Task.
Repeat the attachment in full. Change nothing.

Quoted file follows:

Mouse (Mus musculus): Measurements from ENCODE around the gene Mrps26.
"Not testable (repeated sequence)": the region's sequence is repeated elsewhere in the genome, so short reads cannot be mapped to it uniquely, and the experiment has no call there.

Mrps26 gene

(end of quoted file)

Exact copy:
Mouse (Mus musculus): Measurements from ENCODE around the gene Mrps26.
"Not testable (repeated sequence)": the region's sequence is repeated elsewhere in the genome, so short reads cannot be mapped to it uniquely, and the experiment has no call there.

Mrps26 gene